Anghami’s biggest strength is clearly its exclusive access to titles, but that access might not mean much to users without a sleek interface that makes browsing easy.
The app is packed with goodies (check out the screenshots below). It makes it easy for users to swipe through playlists of music, toggle between international and regional music, like and share songs and playlists on Facebook and Twitter, subscribe to individual artists, listen to pre-made playlists, see music trending in their networks, and also discover new music with a “Surprise Me!” option, represented by a little genie lamp, that smartly predicts user preferences based on activity and likes.
This last bit- the ability to discover new music- seems one of Anghami’s valuable aspects. While the “international” category right now is limited to major label artists, Anghami intends to branch into more independent labels eventually. Either way, the option to continually discover music that you might like, while having control over it, on your mobile, is at the crux of what makes platforms like Spotify and Anghami more compelling than music stations like Pandora.
The hunt for new music is an elusive art; finding a few new excellent songs would be worth $5 to this listener.
The only concern one might have is that all of your listening is public to friends that you add on Anghami- there’s no way to listen that one really cheesy song you don’t want to admit you want to hear. The platform also needs a listing of songs by genre.
Choosing a Startup over Big Labels
The launch of the region’s Spotify isn’t just another mobile app. Its founders Elie Habib and Eddy Maroun were able to build a company that lured Audi away from taking a job with EMI.
After graduating from Harvard Business School last June, Audi briefly considered a job at the major music label. “They wanted me to be their Director of Digital Business Development, to work with tech companies on music streaming.”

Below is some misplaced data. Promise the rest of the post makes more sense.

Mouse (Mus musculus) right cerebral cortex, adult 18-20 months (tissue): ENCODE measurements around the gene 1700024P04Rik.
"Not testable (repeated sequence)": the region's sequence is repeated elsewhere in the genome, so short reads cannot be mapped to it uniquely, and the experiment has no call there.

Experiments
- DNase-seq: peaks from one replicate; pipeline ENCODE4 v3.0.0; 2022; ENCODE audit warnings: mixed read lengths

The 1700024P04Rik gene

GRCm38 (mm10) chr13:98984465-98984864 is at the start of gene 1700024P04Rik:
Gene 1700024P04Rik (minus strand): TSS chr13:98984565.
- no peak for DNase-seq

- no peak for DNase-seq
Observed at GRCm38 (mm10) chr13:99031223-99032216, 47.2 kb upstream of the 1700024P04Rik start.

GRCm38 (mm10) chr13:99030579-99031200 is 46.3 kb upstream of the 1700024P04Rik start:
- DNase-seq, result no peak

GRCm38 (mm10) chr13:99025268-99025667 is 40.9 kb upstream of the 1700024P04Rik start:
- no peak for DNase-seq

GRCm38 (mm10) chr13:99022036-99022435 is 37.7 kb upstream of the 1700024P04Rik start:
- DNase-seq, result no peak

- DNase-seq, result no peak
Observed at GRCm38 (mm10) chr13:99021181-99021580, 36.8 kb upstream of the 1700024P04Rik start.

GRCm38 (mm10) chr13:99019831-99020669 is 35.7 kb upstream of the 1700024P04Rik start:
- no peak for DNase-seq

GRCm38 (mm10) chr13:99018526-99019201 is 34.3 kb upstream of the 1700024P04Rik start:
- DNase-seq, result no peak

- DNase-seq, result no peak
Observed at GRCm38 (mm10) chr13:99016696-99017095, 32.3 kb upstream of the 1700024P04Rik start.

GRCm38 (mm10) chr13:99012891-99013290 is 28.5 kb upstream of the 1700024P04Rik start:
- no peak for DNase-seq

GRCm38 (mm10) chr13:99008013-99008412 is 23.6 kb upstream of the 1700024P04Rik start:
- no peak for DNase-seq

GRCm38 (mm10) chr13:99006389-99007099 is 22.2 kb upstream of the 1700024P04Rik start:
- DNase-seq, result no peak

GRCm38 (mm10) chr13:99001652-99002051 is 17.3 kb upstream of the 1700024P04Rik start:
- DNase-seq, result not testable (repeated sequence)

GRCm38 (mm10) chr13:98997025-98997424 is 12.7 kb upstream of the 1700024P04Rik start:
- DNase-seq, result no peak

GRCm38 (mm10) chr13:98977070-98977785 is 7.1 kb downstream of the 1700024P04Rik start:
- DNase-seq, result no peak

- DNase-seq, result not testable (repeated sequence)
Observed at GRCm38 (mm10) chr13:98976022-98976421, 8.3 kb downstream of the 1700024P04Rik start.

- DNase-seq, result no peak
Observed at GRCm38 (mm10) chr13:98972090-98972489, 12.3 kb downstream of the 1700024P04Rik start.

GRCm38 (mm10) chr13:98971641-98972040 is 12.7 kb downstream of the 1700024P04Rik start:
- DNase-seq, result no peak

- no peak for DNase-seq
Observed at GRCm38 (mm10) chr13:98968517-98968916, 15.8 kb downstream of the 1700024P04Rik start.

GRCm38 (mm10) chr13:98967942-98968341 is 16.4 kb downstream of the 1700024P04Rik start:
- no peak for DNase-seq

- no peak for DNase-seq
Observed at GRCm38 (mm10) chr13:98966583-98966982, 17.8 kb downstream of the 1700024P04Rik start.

His classmate who ended up taking the job saw the Anghami on the table and realized that Audi would rather be an early employee at hot emerging market startup than receive corporate benefits. “Instead of getting free tickets to all of my favorite shows, I decided to join a startup,” he smiles.
Audi is no stranger to musical performances himself. “I once sang at Music Hall,” he casually confesses as we’re discussing Anghami over coffee. “What?” I blink.
Well, ok- he entered the Lebanese karaoke championship, and reached the finals at Music Hall. “There were three rounds, two at Mandaloun first, and then the final 10 sang at Music Hall,” he recalls.
He didn’t win, but he’s found the right place to merge his love of business with music. “Elie is an amazing tech guru, and Eddy knows just about everyone in the music business,” he says. Add to that a team of talented developers that can pull together a mobile app that turns your phone into a band instrument in 24 hours at Startup Weekend Beirut, and a total of $1 million in funding from MEVP, and you have a hit in the making.
Stay tuned for more updates- the founders have promised more features, apps for Android, Blackberry and Nokia, and the announcement of major B2B deals soon.
You can download Anghami’s new mobile app for iPhone here directly, using the promocode wamdalovesanghami.